Review – Children and Autism: Stories of Triumph and Hope

Children and Autism – Ennio Cipani

Children and Autism

This is a book detailing the experiences of seven autistic children (chapters written either by the professionals involved or a parent) who underwent ABA (or another very similar Early Intervention Behaviour Therapy (EIBT)), and achieved “best outcome”. The term “best outcome” was first coined by Lovaas in his 1987 paper but it is used frequently in the current day as well, it basically means that the child is considered to have “recovered” from their autism.

All seven children achieved what is referred to as “best outcome status” as a result of the treatment. Best outcome status is a child who does not present the symptoms of autism anymore. That is, they are indistinguishable from their same-age peers. You could observe them at home, school, work, or in the community and not see any of the signs of symptoms of autism.

This is a contentious area of discussion within the field of autism and the autism community: there are autistic adults who have been deeply and negatively affected through therapy designed to get rid of their autism and to make them appear like their neurotypical peers, there are some who say that they have learnt skills that help them adapt to a largely neurotypical world but they are still autistic, there are others who agree that as adults they are no longer autistic, there are professionals who argue that autism is something that a person can “get rid of” through therapy, and others who say that autism is lifelong and does not “go” anywhere.

I take issue with the fact that “best outcome” is only considered to be achieved if a child appears to be neurotypical after therapy. Could the “best outcome” not be that a child grows up to live a happy and personally fulfilling life with a satisfying degree of control and independence? Why do they have to appear neurotypical for it to be the “best outcome”? Anyway, since we’ve been told in the introduction that these children obtained “best outcome”, we clearly know how each child’s excerpt is going to end before we start reading them.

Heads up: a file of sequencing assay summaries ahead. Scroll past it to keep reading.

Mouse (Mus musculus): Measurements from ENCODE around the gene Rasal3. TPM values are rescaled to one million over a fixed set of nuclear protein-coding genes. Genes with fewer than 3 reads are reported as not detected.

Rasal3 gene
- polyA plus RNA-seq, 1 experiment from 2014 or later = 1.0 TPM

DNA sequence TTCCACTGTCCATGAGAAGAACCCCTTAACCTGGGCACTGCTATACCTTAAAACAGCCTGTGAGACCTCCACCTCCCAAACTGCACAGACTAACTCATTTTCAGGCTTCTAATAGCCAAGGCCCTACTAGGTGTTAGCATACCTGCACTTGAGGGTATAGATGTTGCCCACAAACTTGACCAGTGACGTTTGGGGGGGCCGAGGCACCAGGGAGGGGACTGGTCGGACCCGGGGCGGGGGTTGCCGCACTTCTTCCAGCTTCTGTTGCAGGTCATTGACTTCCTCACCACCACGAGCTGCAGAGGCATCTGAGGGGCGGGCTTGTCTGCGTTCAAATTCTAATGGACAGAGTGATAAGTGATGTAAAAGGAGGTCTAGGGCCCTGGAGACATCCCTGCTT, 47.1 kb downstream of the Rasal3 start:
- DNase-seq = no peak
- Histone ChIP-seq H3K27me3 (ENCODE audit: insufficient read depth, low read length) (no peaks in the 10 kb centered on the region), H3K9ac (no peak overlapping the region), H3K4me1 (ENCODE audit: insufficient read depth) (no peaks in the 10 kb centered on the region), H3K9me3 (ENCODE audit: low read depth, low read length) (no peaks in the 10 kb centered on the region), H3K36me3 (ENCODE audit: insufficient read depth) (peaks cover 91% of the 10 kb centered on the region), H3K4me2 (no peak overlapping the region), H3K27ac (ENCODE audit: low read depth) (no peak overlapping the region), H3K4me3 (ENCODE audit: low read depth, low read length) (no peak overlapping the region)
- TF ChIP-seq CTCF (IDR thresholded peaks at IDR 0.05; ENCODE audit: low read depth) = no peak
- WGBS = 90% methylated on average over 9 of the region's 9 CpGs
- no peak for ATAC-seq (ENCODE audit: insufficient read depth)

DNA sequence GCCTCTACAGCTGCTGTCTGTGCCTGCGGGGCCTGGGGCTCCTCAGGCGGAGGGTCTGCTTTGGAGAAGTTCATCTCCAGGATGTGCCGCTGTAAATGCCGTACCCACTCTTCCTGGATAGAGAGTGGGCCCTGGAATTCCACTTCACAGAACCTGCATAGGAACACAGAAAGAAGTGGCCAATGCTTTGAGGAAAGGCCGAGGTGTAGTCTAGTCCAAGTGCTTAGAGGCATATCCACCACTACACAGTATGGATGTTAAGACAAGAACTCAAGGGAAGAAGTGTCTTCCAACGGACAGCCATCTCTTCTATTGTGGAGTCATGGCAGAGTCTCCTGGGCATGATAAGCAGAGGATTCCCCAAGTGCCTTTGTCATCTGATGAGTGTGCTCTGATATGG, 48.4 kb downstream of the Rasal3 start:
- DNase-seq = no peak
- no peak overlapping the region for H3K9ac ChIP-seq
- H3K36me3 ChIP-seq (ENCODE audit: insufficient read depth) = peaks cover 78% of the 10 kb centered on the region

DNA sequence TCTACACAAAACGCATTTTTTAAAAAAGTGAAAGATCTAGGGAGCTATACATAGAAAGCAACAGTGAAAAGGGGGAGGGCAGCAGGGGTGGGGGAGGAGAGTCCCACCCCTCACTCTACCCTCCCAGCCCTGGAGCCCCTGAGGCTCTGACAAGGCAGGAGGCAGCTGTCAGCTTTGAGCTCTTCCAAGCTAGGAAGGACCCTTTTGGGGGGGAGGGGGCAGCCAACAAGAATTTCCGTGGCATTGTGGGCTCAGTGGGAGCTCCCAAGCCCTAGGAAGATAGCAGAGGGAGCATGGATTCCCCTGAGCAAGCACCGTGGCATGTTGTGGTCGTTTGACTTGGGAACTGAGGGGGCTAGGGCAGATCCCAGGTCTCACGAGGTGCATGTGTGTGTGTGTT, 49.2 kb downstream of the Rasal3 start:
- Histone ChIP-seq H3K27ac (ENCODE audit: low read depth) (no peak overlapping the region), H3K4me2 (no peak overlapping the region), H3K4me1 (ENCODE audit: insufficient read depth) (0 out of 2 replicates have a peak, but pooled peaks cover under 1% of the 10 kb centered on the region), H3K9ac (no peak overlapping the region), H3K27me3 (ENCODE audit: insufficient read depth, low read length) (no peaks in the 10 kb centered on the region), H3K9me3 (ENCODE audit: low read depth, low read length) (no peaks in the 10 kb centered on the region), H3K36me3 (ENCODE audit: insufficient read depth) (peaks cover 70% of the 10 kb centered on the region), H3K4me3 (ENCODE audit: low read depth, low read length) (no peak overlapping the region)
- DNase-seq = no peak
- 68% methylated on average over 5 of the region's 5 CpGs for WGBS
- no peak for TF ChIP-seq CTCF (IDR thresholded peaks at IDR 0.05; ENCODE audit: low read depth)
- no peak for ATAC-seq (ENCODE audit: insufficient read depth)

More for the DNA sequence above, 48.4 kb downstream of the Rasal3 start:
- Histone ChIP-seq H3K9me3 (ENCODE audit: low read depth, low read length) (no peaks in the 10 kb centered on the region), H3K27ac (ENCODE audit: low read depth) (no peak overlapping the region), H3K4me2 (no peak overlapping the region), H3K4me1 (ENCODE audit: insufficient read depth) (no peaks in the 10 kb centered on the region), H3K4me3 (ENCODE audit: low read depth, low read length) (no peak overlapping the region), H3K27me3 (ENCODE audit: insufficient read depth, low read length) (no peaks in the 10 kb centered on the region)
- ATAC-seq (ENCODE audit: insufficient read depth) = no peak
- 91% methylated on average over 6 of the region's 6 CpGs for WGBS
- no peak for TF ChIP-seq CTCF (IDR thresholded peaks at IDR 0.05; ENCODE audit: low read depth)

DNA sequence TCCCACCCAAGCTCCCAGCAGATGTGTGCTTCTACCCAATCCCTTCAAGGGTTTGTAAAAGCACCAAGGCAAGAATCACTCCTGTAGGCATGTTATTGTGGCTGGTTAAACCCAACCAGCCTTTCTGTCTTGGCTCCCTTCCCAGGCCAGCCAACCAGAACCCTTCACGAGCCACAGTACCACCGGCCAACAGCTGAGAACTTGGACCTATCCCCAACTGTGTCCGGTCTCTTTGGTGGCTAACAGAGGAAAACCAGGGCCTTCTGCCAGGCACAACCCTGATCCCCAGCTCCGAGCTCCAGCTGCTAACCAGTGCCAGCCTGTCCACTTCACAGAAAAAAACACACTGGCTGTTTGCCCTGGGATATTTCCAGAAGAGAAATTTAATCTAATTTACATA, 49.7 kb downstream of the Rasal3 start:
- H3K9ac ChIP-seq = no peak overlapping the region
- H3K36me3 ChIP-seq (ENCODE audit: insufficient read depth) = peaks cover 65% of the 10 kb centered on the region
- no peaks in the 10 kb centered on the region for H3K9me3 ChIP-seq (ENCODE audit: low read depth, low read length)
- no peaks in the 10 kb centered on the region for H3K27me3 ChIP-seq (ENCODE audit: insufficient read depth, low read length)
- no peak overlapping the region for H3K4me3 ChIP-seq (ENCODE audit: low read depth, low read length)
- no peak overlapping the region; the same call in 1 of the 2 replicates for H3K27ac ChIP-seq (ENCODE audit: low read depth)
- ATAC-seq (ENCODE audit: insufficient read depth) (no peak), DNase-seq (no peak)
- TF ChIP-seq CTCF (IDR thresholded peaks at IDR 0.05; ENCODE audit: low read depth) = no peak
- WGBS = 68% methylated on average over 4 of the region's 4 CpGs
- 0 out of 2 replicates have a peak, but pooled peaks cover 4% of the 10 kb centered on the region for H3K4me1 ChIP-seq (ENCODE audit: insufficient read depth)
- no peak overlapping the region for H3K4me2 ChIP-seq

The introduction spends a bit of time basically talking about how wonderful Ivar Lovaas was:

Dr. Ivar Lovaas, the founder of comprehensive early and intensive behavioral treatment (EIBT), developed the instructional procedures for teaching the basic building blocks of language and communication to children with autism. Many believe his greatest contribution to the field was his belief that children with autism could actually improve their language and social skills.

I’m not convinced that “greatest contribution” is the first phrase that comes to many people’s minds when they are considering the impact Lovaas had on the field of autism. Conveniently this book doesn’t mention the fact that Lovaas viewed autistic children as somehow less than human and needing shaping into humanity or the fact that he used aversives such as slapping and electric shocks, not even to say that ABA has moved on from Lovaas’s time.

That said, even with the introduction, I was interested to actually read what sort of therapy was carried out with the seven children. Just because I disagree with a form of therapy doesn’t mean there’s nothing I can learn from it. That’s when I came across another issue – one that I remember coming across in another ABA book – and that is that apart from for one activity at the end of the book, the methods or specific activities are barely described. There are the occasional vague references and minor details on methods but most of it is “the child needed to achieve this, and then they achieved it after x months” or a long paragraph of checking off things that the child learnt. To put it another way, there’s a lot of what they do but not much on how they do it, and it’s the how I’m interested in. I don’t know why this has been the case now in two ABA books I have read but there are two main reasons I can think of: